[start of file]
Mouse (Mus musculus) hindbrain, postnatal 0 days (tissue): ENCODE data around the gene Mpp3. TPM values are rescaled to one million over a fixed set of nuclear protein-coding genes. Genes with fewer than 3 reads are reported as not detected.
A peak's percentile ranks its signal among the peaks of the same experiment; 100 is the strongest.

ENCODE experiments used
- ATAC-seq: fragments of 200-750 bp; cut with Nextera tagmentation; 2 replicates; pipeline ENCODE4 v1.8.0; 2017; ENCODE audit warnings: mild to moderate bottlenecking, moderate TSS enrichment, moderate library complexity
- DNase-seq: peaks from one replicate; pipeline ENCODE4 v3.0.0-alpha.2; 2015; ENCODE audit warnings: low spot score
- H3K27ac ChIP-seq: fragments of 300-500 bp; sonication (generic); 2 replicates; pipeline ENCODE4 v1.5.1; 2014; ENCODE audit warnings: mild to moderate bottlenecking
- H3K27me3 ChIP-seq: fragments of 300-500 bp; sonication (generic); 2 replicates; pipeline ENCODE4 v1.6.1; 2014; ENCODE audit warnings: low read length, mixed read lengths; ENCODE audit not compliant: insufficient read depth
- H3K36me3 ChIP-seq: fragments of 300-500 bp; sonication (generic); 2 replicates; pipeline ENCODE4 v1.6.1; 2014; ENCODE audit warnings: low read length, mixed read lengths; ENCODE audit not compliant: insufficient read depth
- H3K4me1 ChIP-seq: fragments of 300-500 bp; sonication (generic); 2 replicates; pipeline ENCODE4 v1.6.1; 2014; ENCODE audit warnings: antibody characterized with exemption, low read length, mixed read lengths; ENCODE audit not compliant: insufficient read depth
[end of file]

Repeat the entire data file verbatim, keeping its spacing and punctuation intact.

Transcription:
Mouse (Mus musculus) hindbrain, postnatal 0 days (tissue): ENCODE data around the gene Mpp3. TPM values are rescaled to one million over a fixed set of nuclear protein-coding genes. Genes with fewer than 3 reads are reported as not detected.
A peak's percentile ranks its signal among the peaks of the same experiment; 100 is the strongest.

ENCODE experiments used
- ATAC-seq: fragments of 200-750 bp; cut with Nextera tagmentation; 2 replicates; pipeline ENCODE4 v1.8.0; 2017; ENCODE audit warnings: mild to moderate bottlenecking, moderate TSS enrichment, moderate library complexity
- DNase-seq: peaks from one replicate; pipeline ENCODE4 v3.0.0-alpha.2; 2015; ENCODE audit warnings: low spot score
- H3K27ac ChIP-seq: fragments of 300-500 bp; sonication (generic); 2 replicates; pipeline ENCODE4 v1.5.1; 2014; ENCODE audit warnings: mild to moderate bottlenecking
- H3K27me3 ChIP-seq: fragments of 300-500 bp; sonication (generic); 2 replicates; pipeline ENCODE4 v1.6.1; 2014; ENCODE audit warnings: low read length, mixed read lengths; ENCODE audit not compliant: insufficient read depth
- H3K36me3 ChIP-seq: fragments of 300-500 bp; sonication (generic); 2 replicates; pipeline ENCODE4 v1.6.1; 2014; ENCODE audit warnings: low read length, mixed read lengths; ENCODE audit not compliant: insufficient read depth
- H3K4me1 ChIP-seq: fragments of 300-500 bp; sonication (generic); 2 replicates; pipeline ENCODE4 v1.6.1; 2014; ENCODE audit warnings: antibody characterized with exemption, low read length, mixed read lengths; ENCODE audit not compliant: insufficient read depth